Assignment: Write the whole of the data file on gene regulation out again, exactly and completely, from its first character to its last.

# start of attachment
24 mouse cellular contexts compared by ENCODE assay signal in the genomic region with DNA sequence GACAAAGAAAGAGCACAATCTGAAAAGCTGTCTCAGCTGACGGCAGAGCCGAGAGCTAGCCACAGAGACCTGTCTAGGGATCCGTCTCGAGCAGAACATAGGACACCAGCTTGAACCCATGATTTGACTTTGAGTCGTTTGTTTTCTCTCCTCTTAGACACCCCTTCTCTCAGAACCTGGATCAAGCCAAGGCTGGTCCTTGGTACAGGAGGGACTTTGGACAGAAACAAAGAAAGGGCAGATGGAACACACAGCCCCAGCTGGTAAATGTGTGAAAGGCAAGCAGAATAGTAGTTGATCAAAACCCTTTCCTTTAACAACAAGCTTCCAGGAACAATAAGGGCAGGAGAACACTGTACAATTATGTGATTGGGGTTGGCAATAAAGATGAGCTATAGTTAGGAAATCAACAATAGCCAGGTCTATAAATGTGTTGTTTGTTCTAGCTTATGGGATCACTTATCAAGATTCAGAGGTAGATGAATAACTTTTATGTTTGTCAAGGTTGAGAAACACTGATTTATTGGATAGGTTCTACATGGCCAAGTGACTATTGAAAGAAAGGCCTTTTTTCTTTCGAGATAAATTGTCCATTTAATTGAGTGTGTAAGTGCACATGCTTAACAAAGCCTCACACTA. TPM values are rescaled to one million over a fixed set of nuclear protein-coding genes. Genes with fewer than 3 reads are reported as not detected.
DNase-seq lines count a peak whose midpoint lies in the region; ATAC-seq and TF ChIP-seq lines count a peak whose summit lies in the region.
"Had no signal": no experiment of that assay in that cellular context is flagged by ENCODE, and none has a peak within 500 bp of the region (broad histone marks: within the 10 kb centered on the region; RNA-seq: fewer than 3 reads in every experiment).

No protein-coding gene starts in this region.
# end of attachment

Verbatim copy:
24 mouse cellular contexts compared by ENCODE assay signal in the genomic region with DNA sequence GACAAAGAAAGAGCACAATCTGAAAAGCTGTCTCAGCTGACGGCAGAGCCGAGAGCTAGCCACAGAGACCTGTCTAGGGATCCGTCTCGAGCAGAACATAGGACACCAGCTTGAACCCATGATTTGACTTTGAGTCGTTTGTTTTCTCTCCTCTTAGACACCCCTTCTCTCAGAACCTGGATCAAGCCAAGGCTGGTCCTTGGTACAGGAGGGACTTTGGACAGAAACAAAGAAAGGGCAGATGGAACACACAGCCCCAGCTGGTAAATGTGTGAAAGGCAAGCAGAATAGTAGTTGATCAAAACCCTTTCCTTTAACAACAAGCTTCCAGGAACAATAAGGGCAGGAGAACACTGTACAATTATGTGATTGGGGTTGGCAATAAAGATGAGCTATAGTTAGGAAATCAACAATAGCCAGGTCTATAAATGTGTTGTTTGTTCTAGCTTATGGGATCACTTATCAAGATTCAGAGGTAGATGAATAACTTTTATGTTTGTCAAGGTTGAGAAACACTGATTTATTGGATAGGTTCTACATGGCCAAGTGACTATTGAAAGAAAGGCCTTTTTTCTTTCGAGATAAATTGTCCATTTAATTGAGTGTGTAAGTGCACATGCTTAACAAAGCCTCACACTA. TPM values are rescaled to one million over a fixed set of nuclear protein-coding genes. Genes with fewer than 3 reads are reported as not detected.
DNase-seq lines count a peak whose midpoint lies in the region; ATAC-seq and TF ChIP-seq lines count a peak whose summit lies in the region.
"Had no signal": no experiment of that assay in that cellular context is flagged by ENCODE, and none has a peak within 500 bp of the region (broad histone marks: within the 10 kb centered on the region; RNA-seq: fewer than 3 reads in every experiment).

No protein-coding gene starts in this region.